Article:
Photo Ark Photo Shoot with Joel Sartore

Written by Jade Tuttle, Watani Grasslands Animal Management Supervisor, North Carolina Zoo

At the North Carolina Zoo, we love to incorporate the animals in our care with conservation efforts for their counterparts in the wild. Often this is through educational tours, veterinary or behavioral research, or just guest appreciation for all things wild. Sometimes our efforts are less conventional.

Early in 2020, photographer Joel Sartore visited the North Carolina Zoo while traveling through the southeast. Joel is the founder of the Photo Ark, a groundbreaking effort with National Geographic to document species before they disappear—and to get people to care while there's still time. After reviewing our species list, he identified animals he would like to add to the Photo Ark gallery, with several African antelope species from our Watani Grasslands habitat included.

Photographing behind the scenes for grasslands species

Joel Sartore photographing an Addra Gazelle at the North Carolina Zoo

The project's mission is to collect images of all species on both solid white and solid black backgrounds. The animals need to be relaxed, beautifully lit, and engaging in eye contact with the camera to capture the personality of each species and help people truly feel a connection with the animal. From tiny frogs to massive elephants, every subject fills the frame the same way because each species is just as important as the next to conserve. To achieve this, we had to modify stalls, acclimate the animals to the space, direct sight to their faces and set up lights. 

Above: a glimpse at the teamwork it takes to capture the amazing images for the Photo Ark

Keepers set out measuring stalls and gathering supplies to prepare for our photoshoot. Plans were made in one of our holding barns to set up both a black and a white stall where the oryx would recover from his procedure. We created an additional white stall in another barn to photograph several other antelope species to add to the gallery.  We used an 8' x 12' painted hardboard to cover the stall walls 12 feet deep and 12 feet across.  Black mats were used to cover the floor in the black stall, but the floor in the white stall had to be painted.  While there are some touch-ups available in editing to make sure the black backgrounds are uniform, white is a much more challenging backdrop due to the varying shades of white (anyone who has bought paint for trim or molding can agree!). The shadows create a necessary depth to the images and animals.  Discreet "shooting windows" were cut into the stall doors below eye level for each individual. We also identified areas to mount lighting systems.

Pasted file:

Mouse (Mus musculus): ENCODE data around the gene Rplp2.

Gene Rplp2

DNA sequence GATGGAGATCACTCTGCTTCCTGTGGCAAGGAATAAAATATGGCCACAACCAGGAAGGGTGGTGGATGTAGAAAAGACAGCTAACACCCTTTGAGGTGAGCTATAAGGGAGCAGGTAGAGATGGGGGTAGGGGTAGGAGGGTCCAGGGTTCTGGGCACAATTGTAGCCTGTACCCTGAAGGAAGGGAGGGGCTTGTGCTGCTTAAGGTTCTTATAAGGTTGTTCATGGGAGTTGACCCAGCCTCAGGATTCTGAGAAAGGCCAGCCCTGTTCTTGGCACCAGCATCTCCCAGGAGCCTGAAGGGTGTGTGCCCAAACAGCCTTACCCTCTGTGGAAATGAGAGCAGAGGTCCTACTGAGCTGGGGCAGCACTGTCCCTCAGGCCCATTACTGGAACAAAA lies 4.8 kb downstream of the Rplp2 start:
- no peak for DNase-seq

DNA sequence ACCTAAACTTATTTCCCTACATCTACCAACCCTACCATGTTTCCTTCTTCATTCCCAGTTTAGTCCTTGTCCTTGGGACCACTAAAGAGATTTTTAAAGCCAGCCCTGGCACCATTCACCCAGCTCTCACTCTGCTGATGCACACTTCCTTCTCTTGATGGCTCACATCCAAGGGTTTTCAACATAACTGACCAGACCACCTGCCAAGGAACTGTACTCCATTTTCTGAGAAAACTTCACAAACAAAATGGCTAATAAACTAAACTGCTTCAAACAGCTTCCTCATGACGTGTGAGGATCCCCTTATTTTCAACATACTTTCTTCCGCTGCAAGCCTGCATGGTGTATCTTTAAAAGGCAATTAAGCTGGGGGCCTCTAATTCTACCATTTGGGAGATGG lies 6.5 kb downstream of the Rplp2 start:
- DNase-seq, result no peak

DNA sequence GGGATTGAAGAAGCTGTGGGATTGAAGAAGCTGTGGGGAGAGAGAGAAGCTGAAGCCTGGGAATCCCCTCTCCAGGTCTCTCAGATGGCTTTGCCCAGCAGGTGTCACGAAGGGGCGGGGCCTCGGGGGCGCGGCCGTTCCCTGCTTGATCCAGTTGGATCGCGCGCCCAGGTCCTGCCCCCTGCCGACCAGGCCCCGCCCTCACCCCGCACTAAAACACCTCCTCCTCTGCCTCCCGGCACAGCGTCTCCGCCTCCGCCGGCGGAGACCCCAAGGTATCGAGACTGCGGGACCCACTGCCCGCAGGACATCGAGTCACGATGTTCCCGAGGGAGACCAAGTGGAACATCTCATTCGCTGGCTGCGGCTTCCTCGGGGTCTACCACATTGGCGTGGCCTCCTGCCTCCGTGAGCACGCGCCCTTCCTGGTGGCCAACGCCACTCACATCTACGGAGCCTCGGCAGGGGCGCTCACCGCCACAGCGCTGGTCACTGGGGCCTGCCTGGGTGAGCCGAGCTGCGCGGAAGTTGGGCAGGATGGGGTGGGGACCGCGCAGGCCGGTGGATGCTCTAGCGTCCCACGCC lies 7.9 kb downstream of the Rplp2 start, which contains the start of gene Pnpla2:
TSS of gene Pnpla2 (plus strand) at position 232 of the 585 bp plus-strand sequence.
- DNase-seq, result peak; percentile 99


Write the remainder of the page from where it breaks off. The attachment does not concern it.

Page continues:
Pictured Above: The transformation of the holding stall walls.

Antelope are prey species, keenly attuned to the sights, smells, and sounds of their environment. As herd animals, they are often uncomfortable when alone. The stalls were modified weeks in advance so the smell of the paint would fade, the newness of the colors on the walls and floors would wear off, and the animals would be familiar with shifting in and out of the prepared area.

The day of our photoshoot began with our fringe-eared oryx, Somali. We started early in the morning to take advantage of the cooler temperatures and kept activity in the barns to a minimum. Unfortunately, we did not anticipate the visual effect of the lights high above his head. I have a deep appreciation for Joel and his work as a photographer. Still, I have greater respect for his commitment to animal behavior and welfare. His philosophy is to show each species at its best, relaxed and engaging with the camera. To achieve this, he advocates a strong commitment to training, desensitization, and, most of all, patience. We both quickly realized that Somali was uncomfortable and would not have time to acclimate to the lighting. Therefore he wouldn't be the model needed to capture the essence of this species that we wanted. The photoshoot ended without a single picture taken.

Birth of the grasslands

Fringe-eared oryx on Watani Grasslands

However, the day was still a success. From there, we moved to the next barn. We captured some breath-taking images of a male bongo and addra gazelle that will join the Photo Ark gallery as representatives of their species on a white background. We also realized the North Carolina Zoo is one of only a handful of institutions that have fringe-eared oryx in the United States; this only furthers our commitment to adding them to the Ark. Joel took time to discuss a plan with the team for how we could be more successful in conditioning our oryx to participate in a photo session for the next time he is in the area. A training plan is already in the works. We are confident our oryx will make the Zoo proud by joining this remarkable conservation project.

Grasslands close up

Male Bongo photographed by Joel Sartore, Photo Ark, National Geographic